3
\$\begingroup\$

I have made an effect that has the h1 move and then reveals p using .addClass, .removeClass and CSS3 transition. It works perfectly but I think I am repeating too much of the code and I think there may be a way to write it better. I need postShow and postHide to be different because I need setTimeout to be in postShow for timing. Please review the code below and give me any pointers.

jQuery(document).ready(function($){

    var post          = $('div.post');

    var postShow = function(item) {
            $(item).closest('a').find('img.postimg').addClass('imggrow');
            $(item).closest('a').find('h1').addClass('bannerhover');
            setTimeout(function(){
                $(item).closest('a').find('p.excerpt').addClass('phover');
            },500);
        };

    var postHide = function(item) {
            $(item).closest('a').find('img.postimg').removeClass('imggrow');
            $(item).closest('a').find('h1').removeClass('bannerhover');
            $(item).closest('a').find('p.excerpt').removeClass('phover');
    };

//-----------------------------------------------------------

    if ($(window).width() > 1000) {

        post.hover(function() {
            $(this).find('a').find('p.excerpt').show(0, function() {
                postShow(this);
            });
        },function() {
            $(this).find('a').find('p.excerpt').hide(0, function() {
                postHide(this);
            });
        });

    }

//--------------------------------
}); 
\$\endgroup\$
  • \$\begingroup\$ In the future it is better to write a title that describes what the code does instead of how you would like to improve it. I hope you get some good reviews! \$\endgroup\$ – Phrancis Nov 16 '15 at 21:40
1
\$\begingroup\$

Forewarning: My first post in Code Review! Here goes.

jQuery(document).ready(function($){

var post = $('div.post');

function postShowHide(showing) {
        var a = $(this).closest('a');
        a.find('img.postimg').toggleClass('imggrow', showing);
        a.find('h1').toggleClass('bannerhover', showing);
        function sethover(){
            a.find('p.excerpt').toggleClass('phover', showing);
        }
        if (showing) {
            setTimeout(sethover, 500);
        }
        else {
            sethover();
        }
    };

//-----------------------------------------------------------

if ($(window).width() > 1000) {

    post.hover(function() {
        $(this).find('a p.excerpt').show(0, postShowHide.bind(this, true));
    },function() {
        $(this).find('a p.excerpt').hide(0, postShowHide.bind(this, false));
    });

}

//--------------------------------
});

Couple things I made use of here: JQuery and similar frameworks have a toggle class variant that takes a Boolean parameter to either add or remove the class. This is useful for any situation that adds/removes the class since it means you only need one function, not two (as long as you can take a parameter)

To make the setTimeout(500) part work with that, I did end up separating it into a function, and conditional calling mechanism. This at least centralizes the logic, although it does elongate the method a bit.

If you're creating a callback that simply calls another function, often you can use Function.bind instead. The first argument is the target value of the this keyword, then the following arguments will be passed into the function. (If you're me and have an arbitrary contractual obligation to support Safari 5.0 for no reason, you can't use it but JQuery may have a similar method.)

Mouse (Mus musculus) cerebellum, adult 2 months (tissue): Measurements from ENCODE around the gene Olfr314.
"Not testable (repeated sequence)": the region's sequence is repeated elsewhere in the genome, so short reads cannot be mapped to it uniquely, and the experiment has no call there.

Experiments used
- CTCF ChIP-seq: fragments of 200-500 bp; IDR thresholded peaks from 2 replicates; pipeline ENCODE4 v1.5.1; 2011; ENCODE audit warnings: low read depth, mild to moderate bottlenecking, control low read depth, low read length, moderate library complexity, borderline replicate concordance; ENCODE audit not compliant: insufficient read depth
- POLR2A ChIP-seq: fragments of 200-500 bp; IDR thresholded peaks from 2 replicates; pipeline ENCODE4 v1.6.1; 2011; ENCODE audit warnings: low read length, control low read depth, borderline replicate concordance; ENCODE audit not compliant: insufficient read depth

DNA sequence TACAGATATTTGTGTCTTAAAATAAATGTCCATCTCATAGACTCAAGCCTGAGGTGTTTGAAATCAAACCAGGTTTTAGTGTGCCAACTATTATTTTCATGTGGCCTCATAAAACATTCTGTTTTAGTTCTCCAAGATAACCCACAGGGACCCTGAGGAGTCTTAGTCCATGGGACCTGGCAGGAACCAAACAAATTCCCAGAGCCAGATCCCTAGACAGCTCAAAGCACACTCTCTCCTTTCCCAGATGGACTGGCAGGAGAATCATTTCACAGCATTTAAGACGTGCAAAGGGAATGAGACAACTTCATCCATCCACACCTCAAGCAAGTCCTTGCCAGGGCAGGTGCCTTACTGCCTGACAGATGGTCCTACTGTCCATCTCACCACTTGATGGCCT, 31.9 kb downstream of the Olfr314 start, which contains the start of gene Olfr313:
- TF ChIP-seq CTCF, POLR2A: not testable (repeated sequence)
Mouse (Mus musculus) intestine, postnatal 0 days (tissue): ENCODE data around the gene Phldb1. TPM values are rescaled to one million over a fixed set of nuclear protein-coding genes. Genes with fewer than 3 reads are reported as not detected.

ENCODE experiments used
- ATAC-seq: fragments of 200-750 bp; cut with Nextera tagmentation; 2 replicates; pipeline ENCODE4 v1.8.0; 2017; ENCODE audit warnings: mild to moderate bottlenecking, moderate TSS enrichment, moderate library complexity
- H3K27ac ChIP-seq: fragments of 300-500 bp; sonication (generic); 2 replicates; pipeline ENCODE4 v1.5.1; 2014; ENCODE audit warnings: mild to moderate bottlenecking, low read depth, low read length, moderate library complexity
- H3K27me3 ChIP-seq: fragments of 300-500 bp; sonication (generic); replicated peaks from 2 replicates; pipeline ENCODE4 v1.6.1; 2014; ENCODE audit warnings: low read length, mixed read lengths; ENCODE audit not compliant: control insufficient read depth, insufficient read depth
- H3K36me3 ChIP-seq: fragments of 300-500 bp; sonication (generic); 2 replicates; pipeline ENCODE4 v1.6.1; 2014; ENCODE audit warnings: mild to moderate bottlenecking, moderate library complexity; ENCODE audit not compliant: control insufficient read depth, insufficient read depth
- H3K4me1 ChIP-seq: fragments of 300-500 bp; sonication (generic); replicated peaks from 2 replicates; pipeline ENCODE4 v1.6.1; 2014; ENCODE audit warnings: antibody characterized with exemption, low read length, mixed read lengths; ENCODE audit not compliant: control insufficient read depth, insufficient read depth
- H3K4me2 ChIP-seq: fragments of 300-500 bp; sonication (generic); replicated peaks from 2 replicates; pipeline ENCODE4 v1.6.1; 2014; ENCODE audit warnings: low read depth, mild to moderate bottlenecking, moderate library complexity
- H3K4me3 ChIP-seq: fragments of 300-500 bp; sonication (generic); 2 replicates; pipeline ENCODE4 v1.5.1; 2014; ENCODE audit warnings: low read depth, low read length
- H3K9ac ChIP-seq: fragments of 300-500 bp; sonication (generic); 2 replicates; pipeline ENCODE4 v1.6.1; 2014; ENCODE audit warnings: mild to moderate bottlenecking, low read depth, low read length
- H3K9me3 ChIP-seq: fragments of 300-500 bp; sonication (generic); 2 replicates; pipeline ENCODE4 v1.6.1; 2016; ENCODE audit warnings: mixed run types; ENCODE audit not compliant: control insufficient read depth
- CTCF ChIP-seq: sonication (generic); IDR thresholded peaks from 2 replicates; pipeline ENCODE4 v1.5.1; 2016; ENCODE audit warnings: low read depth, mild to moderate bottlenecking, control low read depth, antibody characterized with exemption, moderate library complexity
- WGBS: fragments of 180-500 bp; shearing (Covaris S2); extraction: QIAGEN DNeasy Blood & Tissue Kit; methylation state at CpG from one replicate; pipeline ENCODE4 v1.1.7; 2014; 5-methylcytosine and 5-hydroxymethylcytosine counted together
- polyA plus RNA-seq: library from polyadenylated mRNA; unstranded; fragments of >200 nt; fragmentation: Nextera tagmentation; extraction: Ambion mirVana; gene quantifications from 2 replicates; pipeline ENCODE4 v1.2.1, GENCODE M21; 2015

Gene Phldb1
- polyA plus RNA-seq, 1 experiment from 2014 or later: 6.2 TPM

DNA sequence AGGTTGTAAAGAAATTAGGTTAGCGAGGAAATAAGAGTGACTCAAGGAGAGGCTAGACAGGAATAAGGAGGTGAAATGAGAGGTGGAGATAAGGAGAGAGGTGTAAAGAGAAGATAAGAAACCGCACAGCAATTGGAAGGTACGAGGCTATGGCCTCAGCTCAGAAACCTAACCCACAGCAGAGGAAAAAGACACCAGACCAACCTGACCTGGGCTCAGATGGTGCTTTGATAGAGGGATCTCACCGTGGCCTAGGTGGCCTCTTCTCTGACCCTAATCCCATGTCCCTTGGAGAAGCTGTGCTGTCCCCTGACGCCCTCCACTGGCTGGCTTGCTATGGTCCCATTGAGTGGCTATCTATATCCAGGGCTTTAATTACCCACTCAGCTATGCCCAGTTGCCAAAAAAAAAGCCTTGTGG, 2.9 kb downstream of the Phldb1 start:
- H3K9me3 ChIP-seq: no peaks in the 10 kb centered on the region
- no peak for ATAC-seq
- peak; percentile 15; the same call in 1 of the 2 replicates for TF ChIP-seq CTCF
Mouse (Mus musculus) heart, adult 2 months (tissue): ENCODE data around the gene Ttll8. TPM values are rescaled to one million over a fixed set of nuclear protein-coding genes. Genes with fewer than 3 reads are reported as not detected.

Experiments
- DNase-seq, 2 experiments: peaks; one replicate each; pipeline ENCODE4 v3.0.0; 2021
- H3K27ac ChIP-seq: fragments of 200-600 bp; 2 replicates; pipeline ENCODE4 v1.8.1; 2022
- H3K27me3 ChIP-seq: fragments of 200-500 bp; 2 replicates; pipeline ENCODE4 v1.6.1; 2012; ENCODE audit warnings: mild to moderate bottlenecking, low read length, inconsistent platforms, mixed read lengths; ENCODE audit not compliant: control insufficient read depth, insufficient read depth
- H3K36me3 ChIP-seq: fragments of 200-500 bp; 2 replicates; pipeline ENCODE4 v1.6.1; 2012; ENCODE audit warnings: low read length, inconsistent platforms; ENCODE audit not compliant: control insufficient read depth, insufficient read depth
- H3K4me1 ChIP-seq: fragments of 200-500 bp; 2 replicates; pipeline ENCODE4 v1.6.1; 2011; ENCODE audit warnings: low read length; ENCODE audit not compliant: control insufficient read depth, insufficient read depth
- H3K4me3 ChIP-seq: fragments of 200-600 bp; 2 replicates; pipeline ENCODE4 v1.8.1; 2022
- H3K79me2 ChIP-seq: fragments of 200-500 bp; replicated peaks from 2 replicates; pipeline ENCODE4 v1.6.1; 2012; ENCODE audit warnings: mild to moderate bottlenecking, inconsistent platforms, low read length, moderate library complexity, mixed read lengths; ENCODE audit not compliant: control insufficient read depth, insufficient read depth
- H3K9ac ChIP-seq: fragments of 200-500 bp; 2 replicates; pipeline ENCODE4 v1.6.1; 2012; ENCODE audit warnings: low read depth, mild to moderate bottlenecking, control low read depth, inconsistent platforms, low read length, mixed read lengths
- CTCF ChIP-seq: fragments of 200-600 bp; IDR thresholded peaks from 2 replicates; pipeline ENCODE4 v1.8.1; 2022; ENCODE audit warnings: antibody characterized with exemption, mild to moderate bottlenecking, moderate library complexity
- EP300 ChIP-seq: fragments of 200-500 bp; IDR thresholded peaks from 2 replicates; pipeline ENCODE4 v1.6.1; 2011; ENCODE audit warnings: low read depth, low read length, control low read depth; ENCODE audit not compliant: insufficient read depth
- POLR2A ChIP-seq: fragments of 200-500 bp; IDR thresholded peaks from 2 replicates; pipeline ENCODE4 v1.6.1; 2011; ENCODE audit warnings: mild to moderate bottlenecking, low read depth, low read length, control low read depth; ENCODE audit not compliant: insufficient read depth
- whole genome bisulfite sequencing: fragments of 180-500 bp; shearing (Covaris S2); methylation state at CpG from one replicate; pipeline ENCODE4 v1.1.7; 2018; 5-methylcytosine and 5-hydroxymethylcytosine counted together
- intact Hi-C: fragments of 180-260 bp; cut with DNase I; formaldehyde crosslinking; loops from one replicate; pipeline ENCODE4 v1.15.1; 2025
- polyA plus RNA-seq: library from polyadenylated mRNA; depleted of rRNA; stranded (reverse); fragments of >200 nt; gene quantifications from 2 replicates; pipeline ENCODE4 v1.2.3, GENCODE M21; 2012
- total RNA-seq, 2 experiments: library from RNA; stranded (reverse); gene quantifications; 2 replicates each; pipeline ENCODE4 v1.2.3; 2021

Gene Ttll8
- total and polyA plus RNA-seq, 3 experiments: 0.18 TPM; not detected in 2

\$\endgroup\$
3
\$\begingroup\$

Firstly, you should add a class to the a element instead, since that's what all the other elements are contained in.

That way, you don't have to add/remove classes on all the child elements separately. You can just add/remove 1 class, and set up your CSS to style the child elements accordingly.

You also decouple your JS from the HTML to greater extent; now you can control things in just the CSS instead of having the HTML, the CSS, and the JS all concern themselves with the exact structure of your page.

Given your current code, however, I would suggest something like this:

jQuery(function($) { // shortcut for $(document).ready(...)
  function showPost() {
    var a = $(this).closest("a"); // get this once, use it thrice
    a.find('img.postimg').addClass('imggrow');
    a.find('h1').addClass('bannerhover');
    a.find('p.excerpt').delay(500).addClass('phover'); // note the delay() call
  }

  function hidePost() {
    var a = $(this).closest("a"); // same as above
    a.find('img.postimg').removeClass('imggrow');
    a.find('h1').removeClass('bannerhover');
    a.find('p.excerpt').removeClass('phover');
  }

  if ($(window).width() > 1000) {
    // No need to use hide/show with a timeout of zero, as far as I can tell.
    // Just pass the two functions directly
    $('div.post').hover(showPost, hidePost);
  }
});
\$\endgroup\$
  • \$\begingroup\$ With animations, there is actually commonly a reason to use a timeout-0. Basically, changing one value several times in one code block tells the browser to just skip to the last value. Changing a value twice in two separate callstacks signifies an actual user-visible change, and activates a transition property. Modern JavaScript also provides the setImmediate method which is faster. \$\endgroup\$ – Katana314 Nov 19 '15 at 15:37

Your Answer

By clicking “Post Your Answer”, you agree to our terms of service, privacy policy and cookie policy

Not the answer you're looking for? Browse other questions tagged or ask your own question.